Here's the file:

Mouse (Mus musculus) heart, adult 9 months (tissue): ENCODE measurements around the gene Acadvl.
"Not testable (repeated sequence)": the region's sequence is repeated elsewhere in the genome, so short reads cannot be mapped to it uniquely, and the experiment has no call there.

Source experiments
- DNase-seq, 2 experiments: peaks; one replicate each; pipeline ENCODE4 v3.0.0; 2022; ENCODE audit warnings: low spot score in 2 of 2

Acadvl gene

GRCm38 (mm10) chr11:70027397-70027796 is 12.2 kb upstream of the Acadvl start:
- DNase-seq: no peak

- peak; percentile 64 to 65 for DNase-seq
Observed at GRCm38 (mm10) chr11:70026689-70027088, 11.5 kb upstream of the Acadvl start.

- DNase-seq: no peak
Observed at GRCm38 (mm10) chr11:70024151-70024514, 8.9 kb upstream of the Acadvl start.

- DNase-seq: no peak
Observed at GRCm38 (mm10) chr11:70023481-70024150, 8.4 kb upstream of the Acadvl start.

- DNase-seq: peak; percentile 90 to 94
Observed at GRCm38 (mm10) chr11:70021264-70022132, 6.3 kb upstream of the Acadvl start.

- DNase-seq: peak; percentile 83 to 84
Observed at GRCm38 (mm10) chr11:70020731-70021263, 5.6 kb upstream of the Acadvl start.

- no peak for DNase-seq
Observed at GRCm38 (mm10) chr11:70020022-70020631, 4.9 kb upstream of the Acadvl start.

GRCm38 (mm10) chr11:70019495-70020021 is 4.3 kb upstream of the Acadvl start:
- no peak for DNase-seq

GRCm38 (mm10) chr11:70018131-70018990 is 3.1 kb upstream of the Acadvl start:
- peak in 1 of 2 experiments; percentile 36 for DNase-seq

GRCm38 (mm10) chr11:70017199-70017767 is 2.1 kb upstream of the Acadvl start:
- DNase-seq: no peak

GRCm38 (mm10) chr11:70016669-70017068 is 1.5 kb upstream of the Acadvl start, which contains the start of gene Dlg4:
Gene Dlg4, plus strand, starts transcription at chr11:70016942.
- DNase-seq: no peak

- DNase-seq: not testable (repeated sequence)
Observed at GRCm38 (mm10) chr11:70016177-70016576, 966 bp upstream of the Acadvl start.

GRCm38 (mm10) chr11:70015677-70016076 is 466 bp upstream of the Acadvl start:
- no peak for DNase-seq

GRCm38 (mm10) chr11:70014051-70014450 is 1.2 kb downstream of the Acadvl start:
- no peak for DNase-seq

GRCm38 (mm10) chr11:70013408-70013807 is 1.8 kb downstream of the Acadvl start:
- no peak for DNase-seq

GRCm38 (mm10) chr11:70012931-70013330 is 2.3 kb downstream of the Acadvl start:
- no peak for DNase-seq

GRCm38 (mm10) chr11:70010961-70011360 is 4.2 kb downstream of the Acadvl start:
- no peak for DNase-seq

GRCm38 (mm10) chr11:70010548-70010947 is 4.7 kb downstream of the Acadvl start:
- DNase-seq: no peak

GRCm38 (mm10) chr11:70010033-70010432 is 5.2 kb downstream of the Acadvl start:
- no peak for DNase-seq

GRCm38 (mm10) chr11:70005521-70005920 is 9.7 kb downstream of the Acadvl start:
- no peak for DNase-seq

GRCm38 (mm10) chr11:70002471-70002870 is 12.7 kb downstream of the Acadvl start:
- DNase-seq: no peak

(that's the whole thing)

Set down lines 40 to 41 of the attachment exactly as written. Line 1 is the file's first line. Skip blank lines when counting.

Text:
- no peak for DNase-seq

GRCm38 (mm10) chr11:70010548-70010947 is 4.7 kb downstream of the Acadvl start: